William Jackson Food Group
From a small grocer shop in Yorkshire in 1851, William Jackson Food Group is now a sixth-generation family business.
William Jackson originally traded as a grocer and a tea dealer.
The first bakery opened in 1891 and the current Jackson's bakery on Derringham Street opened in 1907.
The company developed a process for commercially producing Yorkshire puddings in 1968 – a move which would lead to the development of famous brand Aunt Bessie’s in 1995.
Today, the chairman of William Jackson Food Group is Nicholas Oughtred, the great, great grandson of the founder of the company.
In 2012, the business acquired Abel & Cole and The Food Doctor, and the Group hit the headlines again this summer when it sold Aunt Bessie’s to Nomad Foods in a deal worth more than £200m.
Shortly after that sale, William Jackson Food Group acquired Lancashire-based fine ingredients supplier Wellocks, which employs almost 500 people.
In 1965, Hider Foods Imports unloaded its shipment of fruit and nuts onto a Hull quayside for the very first time.
At the same time, Douglas Hider opened the doors of his Robinsow Row business in Hull’s Old Town, and the fine food company was born.
After 60 years in the fruit and nut business, Douglas Hider retired in 1982, handing over control of the chairmanship to his son, David Hider, who had joined the business in 1979.
The third generation of managing the family business now falls to the managing director of Duncan Hider, son of David, who joined in 1996.
Today, Hider’s best-selling brands include Green & Black’s, RJ’s Licorice, Fudges Bakery, Botham’s of Whitby, Mrs Crimble’s, Border Biscuits, Fentimans, Belvoir Drinks, Walkers Shortbread and Buderim Ginger.
Bonus Electrical was founded by Eric Boanas in 1962, and at the time the company operated out of rented premises on Mytongate.
When Eric’s son Trevor joined the business, it had a turnover of just £800 a month.
Trevor was paid £20 per week with a one per cent commission - he clearly responded well to this as just a few months later the company’s turnover had risen to £5,000 per month.
The company later moved to new premises in Flinton Street off Hessle Road, to accommodate for its growth.
When Eric passed away, the company shares were split 50/50 between Trevor and Graham – Eric’s other son.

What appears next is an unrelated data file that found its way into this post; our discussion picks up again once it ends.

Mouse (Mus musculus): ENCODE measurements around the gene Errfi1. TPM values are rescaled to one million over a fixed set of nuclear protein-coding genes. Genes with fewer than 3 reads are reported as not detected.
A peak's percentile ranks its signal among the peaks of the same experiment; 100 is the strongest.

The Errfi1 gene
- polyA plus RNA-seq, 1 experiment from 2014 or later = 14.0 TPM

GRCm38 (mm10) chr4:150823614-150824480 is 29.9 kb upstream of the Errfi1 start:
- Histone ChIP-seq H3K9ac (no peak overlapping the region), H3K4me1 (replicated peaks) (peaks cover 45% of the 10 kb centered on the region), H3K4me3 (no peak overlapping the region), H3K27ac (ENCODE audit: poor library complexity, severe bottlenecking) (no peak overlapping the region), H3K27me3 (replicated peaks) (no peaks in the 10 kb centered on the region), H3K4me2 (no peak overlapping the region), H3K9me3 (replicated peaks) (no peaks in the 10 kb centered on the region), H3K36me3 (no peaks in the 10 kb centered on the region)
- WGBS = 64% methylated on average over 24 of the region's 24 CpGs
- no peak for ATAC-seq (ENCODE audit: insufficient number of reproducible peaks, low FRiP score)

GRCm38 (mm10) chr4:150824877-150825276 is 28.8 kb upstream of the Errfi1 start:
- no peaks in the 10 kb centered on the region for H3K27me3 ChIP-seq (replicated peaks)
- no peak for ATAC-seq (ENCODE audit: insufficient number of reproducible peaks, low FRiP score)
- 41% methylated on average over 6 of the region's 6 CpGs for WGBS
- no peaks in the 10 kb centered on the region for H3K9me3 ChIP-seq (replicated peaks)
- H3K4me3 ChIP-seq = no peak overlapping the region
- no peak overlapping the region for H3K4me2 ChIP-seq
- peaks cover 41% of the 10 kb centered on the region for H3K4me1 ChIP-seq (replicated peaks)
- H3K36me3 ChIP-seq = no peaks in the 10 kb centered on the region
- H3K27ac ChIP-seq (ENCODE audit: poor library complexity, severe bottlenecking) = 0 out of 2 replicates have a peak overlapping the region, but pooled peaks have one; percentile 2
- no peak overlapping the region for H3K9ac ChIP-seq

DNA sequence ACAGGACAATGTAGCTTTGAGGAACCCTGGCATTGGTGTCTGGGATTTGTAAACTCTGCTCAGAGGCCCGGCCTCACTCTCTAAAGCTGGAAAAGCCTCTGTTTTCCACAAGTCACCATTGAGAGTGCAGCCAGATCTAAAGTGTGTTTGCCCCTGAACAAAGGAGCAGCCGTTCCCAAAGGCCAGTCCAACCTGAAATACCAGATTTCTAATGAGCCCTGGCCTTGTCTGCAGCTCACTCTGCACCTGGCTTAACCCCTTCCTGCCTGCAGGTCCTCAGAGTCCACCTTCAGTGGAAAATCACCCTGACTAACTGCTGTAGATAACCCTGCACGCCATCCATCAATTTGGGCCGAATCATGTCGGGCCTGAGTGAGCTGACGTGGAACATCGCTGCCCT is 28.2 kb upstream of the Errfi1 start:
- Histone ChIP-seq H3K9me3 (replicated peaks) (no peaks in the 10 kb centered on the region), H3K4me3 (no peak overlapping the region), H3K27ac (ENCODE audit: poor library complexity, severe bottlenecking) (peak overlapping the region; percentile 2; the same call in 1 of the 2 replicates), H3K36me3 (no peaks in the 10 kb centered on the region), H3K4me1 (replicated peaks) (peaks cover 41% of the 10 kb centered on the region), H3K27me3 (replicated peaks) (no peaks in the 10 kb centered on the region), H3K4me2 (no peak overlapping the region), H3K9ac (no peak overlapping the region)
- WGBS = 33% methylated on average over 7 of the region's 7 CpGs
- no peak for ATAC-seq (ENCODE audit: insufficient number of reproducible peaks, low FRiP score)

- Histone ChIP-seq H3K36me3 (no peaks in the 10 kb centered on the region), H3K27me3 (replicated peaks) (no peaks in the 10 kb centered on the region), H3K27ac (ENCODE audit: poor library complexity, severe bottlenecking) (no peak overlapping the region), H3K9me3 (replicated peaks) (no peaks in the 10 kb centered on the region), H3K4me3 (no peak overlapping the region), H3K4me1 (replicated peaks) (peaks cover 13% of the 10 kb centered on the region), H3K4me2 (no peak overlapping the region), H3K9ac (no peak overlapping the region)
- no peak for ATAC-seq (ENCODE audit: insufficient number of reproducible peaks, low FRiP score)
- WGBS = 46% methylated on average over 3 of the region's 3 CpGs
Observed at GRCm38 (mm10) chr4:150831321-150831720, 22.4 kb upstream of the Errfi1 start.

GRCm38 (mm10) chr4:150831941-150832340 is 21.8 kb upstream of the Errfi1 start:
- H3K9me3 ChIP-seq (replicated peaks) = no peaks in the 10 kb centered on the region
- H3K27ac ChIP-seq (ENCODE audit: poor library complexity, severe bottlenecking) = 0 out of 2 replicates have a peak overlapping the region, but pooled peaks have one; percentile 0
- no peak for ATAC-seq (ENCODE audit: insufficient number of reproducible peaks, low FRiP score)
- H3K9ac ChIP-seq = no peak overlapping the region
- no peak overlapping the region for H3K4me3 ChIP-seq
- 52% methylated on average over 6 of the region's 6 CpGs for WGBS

Bonus Electrical acquired its Blackfriargate site in the early 1980s to accommodate additional storage and office space. At this point the company had grown to a staff force of 20.
Bonus Group is today led by Shaun Boanas, who took the reins after Trevor retired.
Since the millennium, Bonus Electrical opened its own retail outlet in Willerby, realising that customers wanted to purchase lighting as well as other household goods in one shop.
The National distribution centre in Kingswood also opened for both trade and public, adding to the list of multiple branches owned by Bonus Electrical.
Bit of a different one this, but the company founded in Hull in 1840 is still going strong today under Reckitt-Benckiser.
Isaac Reckitt was joined at Reckitts by his four sons. One of those, Frederick, became the company’s first chemist, and another son called George was its first salesman.
From this point, the business became known as Reckitt & Sons.
For the first nine years in the company's history, the only product sold was starch.
But by 1854 Reckitt & Sons sold more than 20 products which competed in four product categories: starch, laundry blue, metal polish and washing paste.
The company’s delve into the pharmaceuticals sector first came in 1929, and four years later, Reckitt & Sons merged with J&J Colman to become Reckitt & Colman Ltd.
Fast forward to the 1990s, and Benckiser was busy acquiring worldwide branded businesses such as Beecham Household Products in the US.
In 1999, Reckitt & Colman merged with Benckiser to become Reckitt Benckiser Plc.
The company still has its roots planted in Hull, and is set to unveil its new £105m R&D centre.